I'm an open-minded guy who loves movies about sexual awakenings (Secretary) and eccentric billionaires (The Thomas Crown Affair), so I was delighted at the idea of seeing Fifty Shades of Grey. A number of close friends—male and female—had confessed that they had caved and read the book and, well, liked it. Combine that with the sexual reawakening of conservative housewives all across the nation, and, I figured, it should at least be a good date movie. That pretty much sums up my expectation level going in: a fun romp, an easy watch, but probably nothing too intellectually stimulating. (I had seen the trailers, after all.)
What I didn't expect was for my inner feminist to get riled about what I was seeing on the screen. Have I ever gone on the record as a feminist before? I don't know, but suddenly I felt like I needed to—immediately. Because while the book may have reawakened many a housewife's libido, it's my opinion that Fifty Shades of Grey is pretty problematic—on feminist, BDSM, and just general we're-not-cavemen-anymore grounds. Hear me out.
Ah yes, the most generic female lead of all time. Most movies open with some act or gesture that makes you want to root for the protagonist. Here Ana just tells you: "I have a GPS and a 4.0 GPA." Subtle. She's a virgin who melts any time her cheek is touched, and for whatever reason only receives emails from one person: Christian Grey. When he asks her what she's into, she just says, "Books." Seriously?
When this was a book, that vagueness was appealing—any woman could write herself into the part. But when you're dealing with a movie, and a character, she kind of needs something...more. Anything, really. She could have said "I'm really into Twilight fan fiction and comic-con" and I would have found that 25 times more appealing.
The fact that Ana is one-dimensional isn't that horrific. It's this guy. The rich, handsome man who cancels meetings for a woman he just met, buys expensive gifts (spoiler alert: it's a car), and plans elaborate dates all while secretly having a big heart with a passion to eradicate world hunger. Oh, but there's a catch. You can't touch him. You can't sleep next to him. He wants to control every aspect of who you are, including what you eat and how much you drink. And he does whatever he wants with you whenever he wants, because he basically owns you.
I don't know any guys like this. I'm certainly not a guy like this. And I would venture to say that if a man has half a coffee date with you and then starts showing up uninvited to bars where you're out with friends and making you go home with him, if he sends you lavish gifts and tells you what to do with them, if he can't even let you go visit your mom without showing up (once again, uninvited), this is not a good boyfriend. This is a stalker and you should probably call the police.
But in this movie, the controlling stalker is rich and handsome so…it's okay I guess? It's like he's some adult version of Disney's archetypal Prince Charming—he shows up and whisks you away, riding off into the sunset together, so your life is new and exciting. You can never go back to what your life was because he's shown you a rich and fancy new lifestyle and claims to be devoted to you. Except for one thing: He gets off on causing you pain, and you're not necessarily into that. Meh, whatever.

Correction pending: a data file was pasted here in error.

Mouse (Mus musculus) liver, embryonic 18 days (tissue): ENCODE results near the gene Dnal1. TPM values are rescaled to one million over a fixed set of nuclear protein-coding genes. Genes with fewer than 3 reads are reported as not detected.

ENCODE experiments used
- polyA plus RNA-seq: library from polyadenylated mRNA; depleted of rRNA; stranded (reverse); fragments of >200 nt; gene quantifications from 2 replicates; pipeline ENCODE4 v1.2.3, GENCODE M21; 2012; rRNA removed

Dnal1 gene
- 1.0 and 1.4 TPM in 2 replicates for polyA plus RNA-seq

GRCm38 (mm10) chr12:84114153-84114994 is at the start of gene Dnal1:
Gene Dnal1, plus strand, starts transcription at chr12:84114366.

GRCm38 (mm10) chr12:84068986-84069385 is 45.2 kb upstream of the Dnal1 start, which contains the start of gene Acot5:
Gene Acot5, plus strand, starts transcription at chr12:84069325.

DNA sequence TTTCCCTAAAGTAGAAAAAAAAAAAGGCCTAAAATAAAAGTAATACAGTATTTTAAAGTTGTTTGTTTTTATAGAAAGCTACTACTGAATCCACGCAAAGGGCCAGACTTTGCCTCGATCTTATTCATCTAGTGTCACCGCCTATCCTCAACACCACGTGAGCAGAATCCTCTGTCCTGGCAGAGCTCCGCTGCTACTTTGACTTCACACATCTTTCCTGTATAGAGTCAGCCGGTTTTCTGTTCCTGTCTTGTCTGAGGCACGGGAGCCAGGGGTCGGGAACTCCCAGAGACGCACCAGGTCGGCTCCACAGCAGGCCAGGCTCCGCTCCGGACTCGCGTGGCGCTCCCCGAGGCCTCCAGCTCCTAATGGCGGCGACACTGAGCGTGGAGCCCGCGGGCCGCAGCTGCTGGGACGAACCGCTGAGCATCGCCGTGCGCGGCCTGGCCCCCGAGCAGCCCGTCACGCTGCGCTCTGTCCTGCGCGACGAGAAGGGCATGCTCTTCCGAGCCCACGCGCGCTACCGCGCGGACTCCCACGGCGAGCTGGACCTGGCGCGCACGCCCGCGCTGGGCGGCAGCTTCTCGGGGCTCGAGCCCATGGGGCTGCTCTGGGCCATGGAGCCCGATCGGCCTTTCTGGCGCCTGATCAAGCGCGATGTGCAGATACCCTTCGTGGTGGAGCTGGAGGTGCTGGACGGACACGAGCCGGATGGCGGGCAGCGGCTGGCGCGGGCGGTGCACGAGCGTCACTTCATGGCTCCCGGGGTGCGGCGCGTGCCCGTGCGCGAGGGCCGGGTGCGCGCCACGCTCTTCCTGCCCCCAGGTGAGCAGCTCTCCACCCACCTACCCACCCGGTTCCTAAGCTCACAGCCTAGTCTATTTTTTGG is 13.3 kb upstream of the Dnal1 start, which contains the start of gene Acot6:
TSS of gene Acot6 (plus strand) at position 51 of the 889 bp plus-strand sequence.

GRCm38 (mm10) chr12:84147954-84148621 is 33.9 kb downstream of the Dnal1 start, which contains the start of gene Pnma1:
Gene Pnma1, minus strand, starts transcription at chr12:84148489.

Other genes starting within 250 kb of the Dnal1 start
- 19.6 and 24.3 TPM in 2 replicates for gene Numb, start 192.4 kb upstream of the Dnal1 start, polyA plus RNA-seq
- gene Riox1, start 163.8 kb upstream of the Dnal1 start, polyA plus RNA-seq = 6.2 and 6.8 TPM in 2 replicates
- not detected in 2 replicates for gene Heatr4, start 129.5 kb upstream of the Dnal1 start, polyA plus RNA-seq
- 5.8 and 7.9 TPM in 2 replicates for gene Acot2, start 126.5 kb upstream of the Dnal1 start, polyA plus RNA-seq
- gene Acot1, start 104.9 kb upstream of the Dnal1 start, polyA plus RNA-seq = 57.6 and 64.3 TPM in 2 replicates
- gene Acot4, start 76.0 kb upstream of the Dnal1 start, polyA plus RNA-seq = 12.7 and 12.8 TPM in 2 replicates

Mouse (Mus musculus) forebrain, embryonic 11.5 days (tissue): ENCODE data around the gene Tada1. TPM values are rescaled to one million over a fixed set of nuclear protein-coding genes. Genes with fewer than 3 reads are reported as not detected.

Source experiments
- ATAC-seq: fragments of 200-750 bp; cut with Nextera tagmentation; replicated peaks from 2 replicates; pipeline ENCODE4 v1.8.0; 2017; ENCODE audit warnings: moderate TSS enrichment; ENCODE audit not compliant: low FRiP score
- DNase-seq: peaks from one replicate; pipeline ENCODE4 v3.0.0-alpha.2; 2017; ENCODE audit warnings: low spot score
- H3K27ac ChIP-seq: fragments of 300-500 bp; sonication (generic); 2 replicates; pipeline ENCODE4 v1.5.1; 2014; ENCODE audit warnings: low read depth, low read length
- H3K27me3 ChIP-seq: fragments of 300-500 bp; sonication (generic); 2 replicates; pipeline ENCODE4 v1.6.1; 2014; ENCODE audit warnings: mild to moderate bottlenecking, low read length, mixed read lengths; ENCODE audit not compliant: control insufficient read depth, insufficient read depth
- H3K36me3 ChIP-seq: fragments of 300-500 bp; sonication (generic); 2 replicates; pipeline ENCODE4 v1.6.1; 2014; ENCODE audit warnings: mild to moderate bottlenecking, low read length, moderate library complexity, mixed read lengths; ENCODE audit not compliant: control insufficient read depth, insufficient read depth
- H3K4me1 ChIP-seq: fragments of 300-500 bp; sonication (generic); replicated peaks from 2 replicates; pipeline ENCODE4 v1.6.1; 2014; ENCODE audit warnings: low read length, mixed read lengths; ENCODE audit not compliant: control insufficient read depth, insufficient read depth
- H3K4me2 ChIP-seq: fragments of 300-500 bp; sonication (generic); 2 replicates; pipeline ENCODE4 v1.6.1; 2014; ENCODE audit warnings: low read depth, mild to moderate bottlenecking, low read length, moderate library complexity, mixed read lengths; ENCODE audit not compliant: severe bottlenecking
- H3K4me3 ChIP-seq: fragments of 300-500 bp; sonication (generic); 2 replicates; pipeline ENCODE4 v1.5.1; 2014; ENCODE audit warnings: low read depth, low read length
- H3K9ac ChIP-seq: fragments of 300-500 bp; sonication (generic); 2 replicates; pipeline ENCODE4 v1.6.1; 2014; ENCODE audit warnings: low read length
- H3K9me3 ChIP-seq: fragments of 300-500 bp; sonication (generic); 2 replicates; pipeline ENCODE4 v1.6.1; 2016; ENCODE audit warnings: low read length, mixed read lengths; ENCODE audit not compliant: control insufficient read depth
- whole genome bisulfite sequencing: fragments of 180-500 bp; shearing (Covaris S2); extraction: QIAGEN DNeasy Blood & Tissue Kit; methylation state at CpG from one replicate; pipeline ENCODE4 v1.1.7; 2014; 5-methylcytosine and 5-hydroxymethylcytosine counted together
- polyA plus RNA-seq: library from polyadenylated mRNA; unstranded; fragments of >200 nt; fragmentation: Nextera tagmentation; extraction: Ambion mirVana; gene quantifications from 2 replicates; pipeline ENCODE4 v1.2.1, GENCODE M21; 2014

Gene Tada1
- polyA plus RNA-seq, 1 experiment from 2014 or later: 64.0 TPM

Let me demonstrate a crucial scene that shows how this could have been a feminist movie but isn't. Here's one version where it's Christian who's invited into the BDSM world:
CHRISTIAN: Why would we do these things?
ANASTASIA: You'll be giving me pleasure.
CHRISTIAN: And what do I get out of it?
Empowering, right? A strong woman who knows what she wants sexually saying, "Look dude. If you want to be with me then you need get me off." In the real version, the roles are flipped, and the effect is a little more squirmy—it feels arrogant on his part, and the fact that she shrugs and leans into the whole thing "just because" is frankly a little bit repulsive.
This is, incidentally, a dialogue I see playing out all across the country with almost-couples in their 20s. The woman says she wants to get serious and the guy is like, "Hey, we're hooking up and having fun. I don't do relationships. Don't you like me enough to just screw?" and the woman gives in and the situation is, in a word, shitty. Why we're romanticizing this dynamic in the movie is beyond me.
Finally, we reach the end of the film and Anastasia just wants to know why they can't settle down and have a rich, handsome family together. In other words, why all the BDSM stuff? His response: "Because I'm fifty shades of f*cked up." Thus, the pivotal explanation in the movie is that if you engage in BDSM it's because you're damaged or psychopathic, not because you're in a loving relationship that involves exploration of that type of activity. Which just bashes the BDSM community in addition to reifying stereotypes.
This movie is in poor taste, but it's already broken box-office records. It cost $40 million to make and made $94.4 million domestically in its opening weekend—I'm not a Hollywood power player, but even I can see that's a good ROI. And yes, I realize that nothing I can say will make people not want to see it. But just remember one thing as you watch Steele explore Grey's playroom: This is not real life. This is not a true portrayal of a loving relationship, BDSM, or even Prince Charming. Because in the fairy tales, the prince is charming at least part of the time.
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